Mangum was a traveling photographer who worked along a rail circuit in North Carolina, Virginia, and West Virginia. You can see his portraits here.
Category Archives: American gardens
A fenced-in backyard in Georgia, ca. 1899, via Library of Congress Prints and Photographs Division.
These photos were included in one of several albums depicting African American life, which were compiled by W. E. B. Du Bois for the 1900 Paris Exposition.
There’s a brief history of the American backyard here. Until the 20th century, it was a space for work, not recreation.
“Tom Riley House,” 256 North Jackson Street, Mobile, Alabama, September 1936, by E. W. Russell for an Historic American Buildings Survey (HABS), via Library of Congress Prints and Photographs Division.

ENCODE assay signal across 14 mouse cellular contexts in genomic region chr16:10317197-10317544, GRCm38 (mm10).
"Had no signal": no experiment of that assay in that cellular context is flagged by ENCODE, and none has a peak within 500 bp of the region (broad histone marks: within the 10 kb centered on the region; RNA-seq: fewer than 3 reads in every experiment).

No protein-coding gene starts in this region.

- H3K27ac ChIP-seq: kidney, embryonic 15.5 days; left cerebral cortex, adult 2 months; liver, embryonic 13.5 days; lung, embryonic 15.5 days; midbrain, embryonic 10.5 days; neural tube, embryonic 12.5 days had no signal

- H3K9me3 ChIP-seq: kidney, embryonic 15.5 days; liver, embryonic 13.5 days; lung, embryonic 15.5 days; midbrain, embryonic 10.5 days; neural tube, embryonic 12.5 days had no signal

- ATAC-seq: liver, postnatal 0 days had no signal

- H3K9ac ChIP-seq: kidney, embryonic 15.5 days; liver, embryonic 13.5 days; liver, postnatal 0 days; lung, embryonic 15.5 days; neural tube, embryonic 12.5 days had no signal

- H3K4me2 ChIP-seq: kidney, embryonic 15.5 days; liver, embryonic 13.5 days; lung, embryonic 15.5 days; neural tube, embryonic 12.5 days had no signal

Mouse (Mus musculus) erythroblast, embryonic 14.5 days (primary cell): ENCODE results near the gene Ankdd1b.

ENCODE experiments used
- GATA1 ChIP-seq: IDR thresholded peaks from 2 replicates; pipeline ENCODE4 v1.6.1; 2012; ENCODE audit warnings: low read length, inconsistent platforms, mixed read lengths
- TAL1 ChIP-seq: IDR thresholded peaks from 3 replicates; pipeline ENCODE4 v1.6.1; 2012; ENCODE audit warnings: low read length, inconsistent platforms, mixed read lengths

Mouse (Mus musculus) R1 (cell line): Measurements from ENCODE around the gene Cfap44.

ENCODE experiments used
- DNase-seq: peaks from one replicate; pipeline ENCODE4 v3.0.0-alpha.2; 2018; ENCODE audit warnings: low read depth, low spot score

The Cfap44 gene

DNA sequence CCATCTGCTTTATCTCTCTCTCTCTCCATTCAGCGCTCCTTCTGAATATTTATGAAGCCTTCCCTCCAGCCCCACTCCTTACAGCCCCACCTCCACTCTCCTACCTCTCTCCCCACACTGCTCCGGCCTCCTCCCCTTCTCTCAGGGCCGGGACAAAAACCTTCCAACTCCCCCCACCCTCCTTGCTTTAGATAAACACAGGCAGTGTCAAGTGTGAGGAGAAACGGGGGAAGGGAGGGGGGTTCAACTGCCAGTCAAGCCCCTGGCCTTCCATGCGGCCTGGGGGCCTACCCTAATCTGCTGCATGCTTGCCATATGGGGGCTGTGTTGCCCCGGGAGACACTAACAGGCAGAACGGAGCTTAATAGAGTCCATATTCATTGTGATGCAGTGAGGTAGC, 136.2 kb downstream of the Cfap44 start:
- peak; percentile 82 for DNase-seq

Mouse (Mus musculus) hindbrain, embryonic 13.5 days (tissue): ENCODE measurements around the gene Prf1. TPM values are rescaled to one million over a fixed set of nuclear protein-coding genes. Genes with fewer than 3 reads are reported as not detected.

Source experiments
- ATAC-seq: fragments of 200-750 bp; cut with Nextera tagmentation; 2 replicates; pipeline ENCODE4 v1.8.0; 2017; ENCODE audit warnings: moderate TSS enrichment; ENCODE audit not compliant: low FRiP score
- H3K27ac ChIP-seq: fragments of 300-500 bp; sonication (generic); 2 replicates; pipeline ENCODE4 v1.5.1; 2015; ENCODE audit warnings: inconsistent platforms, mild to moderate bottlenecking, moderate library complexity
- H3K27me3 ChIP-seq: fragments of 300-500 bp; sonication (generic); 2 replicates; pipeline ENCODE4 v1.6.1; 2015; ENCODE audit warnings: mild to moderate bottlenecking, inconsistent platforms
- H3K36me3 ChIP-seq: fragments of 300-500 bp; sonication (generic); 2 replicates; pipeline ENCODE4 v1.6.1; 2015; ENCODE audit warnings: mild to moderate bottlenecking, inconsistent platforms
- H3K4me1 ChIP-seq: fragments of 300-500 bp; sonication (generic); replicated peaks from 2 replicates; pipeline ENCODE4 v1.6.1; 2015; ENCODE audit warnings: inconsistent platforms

Decaying. . . but still elegant.
A Google street view for this address shows an empty lot, but the house next door is still standing.
Southwest is the capital’s smallest quadrant, located south of the National Mall along the Potomac River. After the Civil War, it was populated by freed Blacks to its east and Scotch, Irish, German, and Eastern European immigrants to its west. Its old neighborhoods were largely destroyed in some very questionable “urban renewal” in the 1950s.
Summer specializes in time, slows it down almost to dream. . .